Are primates' brains wired for math?

Like a lot of humans, monkeys might not be able to do calculus. But a new study shows that they can learn and rapidly apply abstract mathematical principles.

Previous work has shown that monkeys and birds can count, but flexible applications of higher mathematic rules, the study authors asserted, "require the highest degree of internal structuring"—one thought largely to be the domain of only humans.

So researchers based at the Institute of Neurobiology at the University of Tubingen in Germany set out to see whether rhesus monkeys could learn and flexibly apply the greater-than and less-than rule. They tested the monkeys with groups of both ordered and random dots, many of which were novel combinations to ensure that the subjects couldn't have simply memorized them. The monkeys were cued into applying either the greater-than or less-than rule by the amount of time that elapsed between being shown the first and second group of dots.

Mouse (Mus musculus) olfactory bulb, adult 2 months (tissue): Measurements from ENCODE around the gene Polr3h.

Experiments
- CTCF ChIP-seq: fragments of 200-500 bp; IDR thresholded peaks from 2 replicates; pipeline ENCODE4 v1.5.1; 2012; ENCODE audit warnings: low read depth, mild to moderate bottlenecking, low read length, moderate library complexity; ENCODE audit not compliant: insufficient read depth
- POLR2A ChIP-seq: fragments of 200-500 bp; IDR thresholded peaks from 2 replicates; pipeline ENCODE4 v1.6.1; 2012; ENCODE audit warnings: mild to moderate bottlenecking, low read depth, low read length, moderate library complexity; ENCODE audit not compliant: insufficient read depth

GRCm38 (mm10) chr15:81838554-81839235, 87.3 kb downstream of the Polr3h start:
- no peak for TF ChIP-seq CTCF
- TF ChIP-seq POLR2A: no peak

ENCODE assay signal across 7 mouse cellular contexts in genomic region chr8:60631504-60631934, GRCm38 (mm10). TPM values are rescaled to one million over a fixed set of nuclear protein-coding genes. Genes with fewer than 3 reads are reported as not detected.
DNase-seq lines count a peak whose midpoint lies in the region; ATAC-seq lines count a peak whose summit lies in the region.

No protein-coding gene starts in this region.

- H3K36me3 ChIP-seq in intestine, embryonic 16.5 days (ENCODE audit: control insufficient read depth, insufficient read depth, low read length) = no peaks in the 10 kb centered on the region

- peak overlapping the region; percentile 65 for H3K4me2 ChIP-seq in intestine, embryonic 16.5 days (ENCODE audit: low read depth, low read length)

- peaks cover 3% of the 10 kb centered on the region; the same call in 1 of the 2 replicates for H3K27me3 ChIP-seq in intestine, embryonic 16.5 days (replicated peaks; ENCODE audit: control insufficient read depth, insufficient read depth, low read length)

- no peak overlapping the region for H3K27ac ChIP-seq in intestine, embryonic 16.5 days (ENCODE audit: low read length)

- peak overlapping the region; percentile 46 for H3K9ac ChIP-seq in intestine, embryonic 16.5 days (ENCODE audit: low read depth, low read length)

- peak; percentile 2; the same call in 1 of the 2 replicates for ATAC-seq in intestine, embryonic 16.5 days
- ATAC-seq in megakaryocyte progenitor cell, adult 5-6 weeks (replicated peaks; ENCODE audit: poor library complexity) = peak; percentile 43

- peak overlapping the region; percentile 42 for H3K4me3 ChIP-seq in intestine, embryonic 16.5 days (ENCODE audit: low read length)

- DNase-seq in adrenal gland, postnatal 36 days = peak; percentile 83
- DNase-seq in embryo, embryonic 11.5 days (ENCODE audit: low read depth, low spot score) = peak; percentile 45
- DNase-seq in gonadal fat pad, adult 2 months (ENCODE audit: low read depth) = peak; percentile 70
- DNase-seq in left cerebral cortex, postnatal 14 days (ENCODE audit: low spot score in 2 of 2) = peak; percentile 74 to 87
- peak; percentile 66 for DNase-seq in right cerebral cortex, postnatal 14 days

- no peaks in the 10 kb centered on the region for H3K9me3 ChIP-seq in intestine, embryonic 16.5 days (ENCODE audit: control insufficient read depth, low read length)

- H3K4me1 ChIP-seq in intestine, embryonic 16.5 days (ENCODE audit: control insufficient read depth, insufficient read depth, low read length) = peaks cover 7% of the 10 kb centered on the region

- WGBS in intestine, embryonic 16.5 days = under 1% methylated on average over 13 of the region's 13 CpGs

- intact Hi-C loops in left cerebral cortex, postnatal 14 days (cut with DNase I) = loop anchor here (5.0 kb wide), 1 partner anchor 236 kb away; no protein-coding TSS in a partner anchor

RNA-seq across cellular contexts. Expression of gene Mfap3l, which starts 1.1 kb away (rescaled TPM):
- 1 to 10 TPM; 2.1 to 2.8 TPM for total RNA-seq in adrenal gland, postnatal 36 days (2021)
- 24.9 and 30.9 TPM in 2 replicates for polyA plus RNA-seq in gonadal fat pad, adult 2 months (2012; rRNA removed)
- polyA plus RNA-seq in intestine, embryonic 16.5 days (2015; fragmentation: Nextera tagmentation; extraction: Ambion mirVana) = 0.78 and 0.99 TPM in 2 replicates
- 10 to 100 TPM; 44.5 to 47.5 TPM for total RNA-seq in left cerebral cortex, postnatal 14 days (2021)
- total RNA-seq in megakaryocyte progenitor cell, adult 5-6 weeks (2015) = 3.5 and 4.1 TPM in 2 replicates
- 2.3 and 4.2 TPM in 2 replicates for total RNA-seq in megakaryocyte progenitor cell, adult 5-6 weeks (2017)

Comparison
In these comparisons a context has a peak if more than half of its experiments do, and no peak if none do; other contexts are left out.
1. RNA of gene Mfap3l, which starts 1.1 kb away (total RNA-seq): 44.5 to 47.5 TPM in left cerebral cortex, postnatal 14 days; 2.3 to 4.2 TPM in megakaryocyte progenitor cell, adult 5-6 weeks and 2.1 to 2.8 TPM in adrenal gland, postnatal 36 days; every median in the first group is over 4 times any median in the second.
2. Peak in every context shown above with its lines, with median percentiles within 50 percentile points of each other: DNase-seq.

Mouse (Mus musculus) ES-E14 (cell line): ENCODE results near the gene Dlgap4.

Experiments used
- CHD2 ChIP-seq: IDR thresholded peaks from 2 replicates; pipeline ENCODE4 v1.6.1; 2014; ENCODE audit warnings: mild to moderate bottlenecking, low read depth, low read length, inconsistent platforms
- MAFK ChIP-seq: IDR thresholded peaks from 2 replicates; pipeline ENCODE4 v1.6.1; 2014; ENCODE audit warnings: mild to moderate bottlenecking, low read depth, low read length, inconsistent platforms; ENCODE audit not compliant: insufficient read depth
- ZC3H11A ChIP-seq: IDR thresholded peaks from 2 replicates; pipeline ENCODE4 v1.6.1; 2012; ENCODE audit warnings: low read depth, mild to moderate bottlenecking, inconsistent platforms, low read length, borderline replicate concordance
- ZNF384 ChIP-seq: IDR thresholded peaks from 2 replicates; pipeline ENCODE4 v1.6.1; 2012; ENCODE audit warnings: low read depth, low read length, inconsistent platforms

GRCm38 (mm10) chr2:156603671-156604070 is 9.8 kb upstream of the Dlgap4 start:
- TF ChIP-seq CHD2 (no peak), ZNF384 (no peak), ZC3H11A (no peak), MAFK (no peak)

"The monkeys immediately generalized the greater than and less than rules to numerosities that had not been presented previously," the two researchers, Sylvia Bongard and Andreas Nieder, wrote.

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## Sunday, January 24, 2010

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